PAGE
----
A seasoned pastor once told me, “Every pastor has a difficult conversation, they are avoiding.” Is that true for you? Is there a necessary conversation you keep putting off?
Where there are honest relationships, there will be conflict. Churches are no exception. Our churches deal with misunderstandings, improper motives, a lack of clear expectations, failure, and even sin. Learning to be a good leader includes a willingness to have difficult conversations.
Early in my pastoral ministry I learned that one of our adult Sunday School teachers was teaching a “hyper-faith” false doctrine, and was instructing his students not go to the doctor. He believed that if Christians went to the doctor and took prescription medication, they were demonstrating a lack of faith.
Of course I had to address the situation, yet as a new pastor in the church I was afraid of the potential conflict. After all, this man was respected in the church and had taught the class for more than 20 years. I delayed my conversation with the teacher, convincing myself that it was too risky, and not worth the possible repercussions and division in the church.
Unfortunately, the situation got worse. An elderly man in the class who was suffering with pre-dementia stopped taking his medication as an “act of faith.” A few days later, his family was demanding to meet with me, and were wondering why we influenced their dad to stop taking his medication.
I had no choice but to have a confrontational meeting with the teacher. I informed him that his doctrinal view conflicted with our church’s beliefs, and that he must immediately stop teaching the “hyper-faith” position. Within a short-time, the man left the church with a group of his “followers.”
Lessons learned? Confrontational meetings are a pastoral necessity. The quicker we deal with issues the better it is. Often the solution to our problem is just a difficult conversation we don’t want to have.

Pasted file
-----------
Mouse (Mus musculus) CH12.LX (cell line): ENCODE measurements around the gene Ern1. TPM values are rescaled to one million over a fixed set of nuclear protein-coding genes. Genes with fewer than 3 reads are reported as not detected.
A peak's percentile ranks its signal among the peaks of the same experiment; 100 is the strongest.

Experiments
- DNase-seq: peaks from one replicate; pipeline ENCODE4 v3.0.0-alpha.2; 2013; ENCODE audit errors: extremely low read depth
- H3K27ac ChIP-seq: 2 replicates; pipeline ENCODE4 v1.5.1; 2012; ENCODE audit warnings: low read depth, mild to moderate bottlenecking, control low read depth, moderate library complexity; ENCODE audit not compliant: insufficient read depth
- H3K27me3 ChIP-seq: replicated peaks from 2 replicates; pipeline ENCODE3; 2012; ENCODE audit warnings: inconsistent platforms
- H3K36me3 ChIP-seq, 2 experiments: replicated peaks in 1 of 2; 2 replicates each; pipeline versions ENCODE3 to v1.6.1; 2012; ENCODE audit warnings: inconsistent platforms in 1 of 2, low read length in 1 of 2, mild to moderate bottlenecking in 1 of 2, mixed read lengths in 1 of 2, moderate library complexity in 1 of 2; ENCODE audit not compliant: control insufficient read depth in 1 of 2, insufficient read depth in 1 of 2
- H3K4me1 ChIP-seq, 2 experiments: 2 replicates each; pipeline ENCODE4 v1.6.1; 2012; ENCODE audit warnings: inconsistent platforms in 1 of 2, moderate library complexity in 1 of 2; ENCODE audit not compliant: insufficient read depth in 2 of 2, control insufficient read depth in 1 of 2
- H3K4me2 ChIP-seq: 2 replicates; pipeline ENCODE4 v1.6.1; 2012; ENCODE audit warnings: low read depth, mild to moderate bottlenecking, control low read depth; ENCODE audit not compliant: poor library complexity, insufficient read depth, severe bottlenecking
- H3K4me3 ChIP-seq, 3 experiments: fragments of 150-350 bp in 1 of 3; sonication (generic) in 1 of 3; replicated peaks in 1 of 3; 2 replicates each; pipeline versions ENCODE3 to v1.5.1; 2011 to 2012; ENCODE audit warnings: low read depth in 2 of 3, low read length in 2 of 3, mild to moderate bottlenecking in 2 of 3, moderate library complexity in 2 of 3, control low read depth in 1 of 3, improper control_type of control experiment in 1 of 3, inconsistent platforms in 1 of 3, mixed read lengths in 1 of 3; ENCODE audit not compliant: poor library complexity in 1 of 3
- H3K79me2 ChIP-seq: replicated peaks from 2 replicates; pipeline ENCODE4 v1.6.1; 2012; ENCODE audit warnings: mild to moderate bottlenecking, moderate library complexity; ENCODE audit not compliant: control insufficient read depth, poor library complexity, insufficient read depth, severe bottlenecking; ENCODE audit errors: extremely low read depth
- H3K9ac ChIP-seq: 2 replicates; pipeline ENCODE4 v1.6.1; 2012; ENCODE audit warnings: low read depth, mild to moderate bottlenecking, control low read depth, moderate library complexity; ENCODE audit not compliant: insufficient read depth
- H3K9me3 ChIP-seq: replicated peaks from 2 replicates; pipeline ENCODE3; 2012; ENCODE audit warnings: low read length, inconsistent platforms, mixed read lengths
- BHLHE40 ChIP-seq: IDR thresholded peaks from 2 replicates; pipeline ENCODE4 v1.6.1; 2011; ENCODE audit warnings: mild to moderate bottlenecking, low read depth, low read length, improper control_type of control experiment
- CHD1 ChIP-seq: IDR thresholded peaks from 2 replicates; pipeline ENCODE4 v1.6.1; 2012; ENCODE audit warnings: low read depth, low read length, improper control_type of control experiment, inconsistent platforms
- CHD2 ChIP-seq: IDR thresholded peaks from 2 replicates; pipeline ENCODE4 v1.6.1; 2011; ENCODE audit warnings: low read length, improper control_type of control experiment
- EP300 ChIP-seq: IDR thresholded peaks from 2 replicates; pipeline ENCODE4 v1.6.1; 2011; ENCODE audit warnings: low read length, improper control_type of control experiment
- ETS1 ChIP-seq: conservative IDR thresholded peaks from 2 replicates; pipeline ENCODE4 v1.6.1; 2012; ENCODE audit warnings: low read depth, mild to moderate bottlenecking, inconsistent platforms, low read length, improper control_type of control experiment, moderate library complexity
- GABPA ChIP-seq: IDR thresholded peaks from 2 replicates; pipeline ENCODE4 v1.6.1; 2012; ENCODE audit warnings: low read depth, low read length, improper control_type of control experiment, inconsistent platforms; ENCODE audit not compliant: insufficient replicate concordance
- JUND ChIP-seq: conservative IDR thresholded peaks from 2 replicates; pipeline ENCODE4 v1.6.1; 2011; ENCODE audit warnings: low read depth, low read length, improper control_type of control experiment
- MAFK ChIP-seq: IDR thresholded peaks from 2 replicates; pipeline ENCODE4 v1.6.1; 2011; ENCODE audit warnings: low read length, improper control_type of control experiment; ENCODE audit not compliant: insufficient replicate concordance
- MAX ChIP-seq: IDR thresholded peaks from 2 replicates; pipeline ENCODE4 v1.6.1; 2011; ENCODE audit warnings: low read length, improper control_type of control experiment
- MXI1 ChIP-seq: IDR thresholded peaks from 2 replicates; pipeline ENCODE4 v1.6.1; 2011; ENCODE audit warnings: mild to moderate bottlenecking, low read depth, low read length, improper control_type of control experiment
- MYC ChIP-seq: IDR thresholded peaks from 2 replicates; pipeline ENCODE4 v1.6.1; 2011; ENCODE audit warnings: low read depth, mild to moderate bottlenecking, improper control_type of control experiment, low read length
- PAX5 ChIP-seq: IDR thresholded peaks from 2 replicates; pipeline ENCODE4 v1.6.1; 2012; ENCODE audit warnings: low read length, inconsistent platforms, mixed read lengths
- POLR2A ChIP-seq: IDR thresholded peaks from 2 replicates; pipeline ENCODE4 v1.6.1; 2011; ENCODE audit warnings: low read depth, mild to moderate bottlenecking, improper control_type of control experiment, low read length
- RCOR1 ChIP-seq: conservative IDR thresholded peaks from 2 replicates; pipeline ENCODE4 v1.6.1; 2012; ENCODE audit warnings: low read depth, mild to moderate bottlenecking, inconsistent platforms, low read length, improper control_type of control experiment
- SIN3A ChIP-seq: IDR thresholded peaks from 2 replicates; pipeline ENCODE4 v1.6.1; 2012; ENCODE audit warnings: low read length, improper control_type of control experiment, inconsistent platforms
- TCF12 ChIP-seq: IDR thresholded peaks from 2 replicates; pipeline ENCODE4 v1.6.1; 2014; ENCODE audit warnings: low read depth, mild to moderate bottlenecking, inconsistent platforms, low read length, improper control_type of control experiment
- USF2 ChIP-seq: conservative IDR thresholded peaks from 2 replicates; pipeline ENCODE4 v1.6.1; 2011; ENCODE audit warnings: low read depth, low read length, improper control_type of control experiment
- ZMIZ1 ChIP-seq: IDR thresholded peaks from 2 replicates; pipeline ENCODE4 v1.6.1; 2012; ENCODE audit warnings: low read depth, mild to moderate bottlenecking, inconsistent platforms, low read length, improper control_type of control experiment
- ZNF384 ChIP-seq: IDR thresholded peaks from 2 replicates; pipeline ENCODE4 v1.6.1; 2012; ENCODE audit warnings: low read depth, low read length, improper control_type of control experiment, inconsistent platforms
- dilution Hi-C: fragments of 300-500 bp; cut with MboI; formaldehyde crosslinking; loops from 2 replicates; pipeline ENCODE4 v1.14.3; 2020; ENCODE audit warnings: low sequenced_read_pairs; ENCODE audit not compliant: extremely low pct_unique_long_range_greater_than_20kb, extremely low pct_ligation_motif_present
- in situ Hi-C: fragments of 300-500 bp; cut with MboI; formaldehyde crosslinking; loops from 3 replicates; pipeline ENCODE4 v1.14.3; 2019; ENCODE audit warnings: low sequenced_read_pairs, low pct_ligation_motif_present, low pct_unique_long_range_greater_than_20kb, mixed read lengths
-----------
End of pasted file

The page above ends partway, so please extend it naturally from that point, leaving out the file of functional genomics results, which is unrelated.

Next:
So we wait…and things get worse.
A situation that was manageable months ago becomes overwhelming, simply because we let it fester and grow into something more difficult than it would have, had we dealt with it sooner.
Patrick Lencioni argues that the absence of conflict is one of the signs of a dysfunctional team. There are no healthy relationships without hard conversations.
Mistakes we make regarding difficult conversations…
Here are some considerations for your next confrontational meeting…
1. Pray for wisdom and insight. Make sure your heart is right towards God, and the individual you need to talk with.
2. Get advice from a trusted mentor. If you are dealing with a situation you have never faced before, chances are someone else has.
3. Prepare what you need to say - write it down. Rehearse what you will say. Be very clear and concise.
4. Decide when and where you will have the conversation.
5. Determine you will control your emotions, regardless of the other person’s response. Believe the best, and don’t assume they have improper motives.
6. Have the meeting face to face…not by text, email, or by letter, and definitely not on social media.
7. Affirm the relationship…declare your love and care for the person. The “Sandwich Approach” usually works well in a confrontational setting.
- Affirm and compliment
- Confront the issue
- Affirm and compliment
8. Ask necessary questions…and listen! I usually ask this question: “Help me understand…”
9. Confront the issue as clearly as possible. Be clear about your expectations. Be direct. You may have to fight the inner temptation to avoid clearly stating the issue. Determine you are going to say what needs to be said. You don’t want to leave the conversation regretting that you left something out. Avoidance will lead to another difficult meeting down the road.
10. Remember the benefits of confrontation - what do you hope and pray will come from the conversation?
Paul said in Romans 12:18 - “If it is possible, as far as it depends on you, live at peace with everyone.” "If it is possible"…this includes confrontation. Confrontation can open the door to reconciliation and deeper relationships.
Bonus tip: Depending on the issue, there are times when having a third-party in the room is advisable.
Question: Is there a confrontational meeting you are avoiding? What have you learned that has helped these meetings be more productive?
Hi! I'm Loren Hicks. I am follower of Jesus, a husband, a father, a friend, and for the past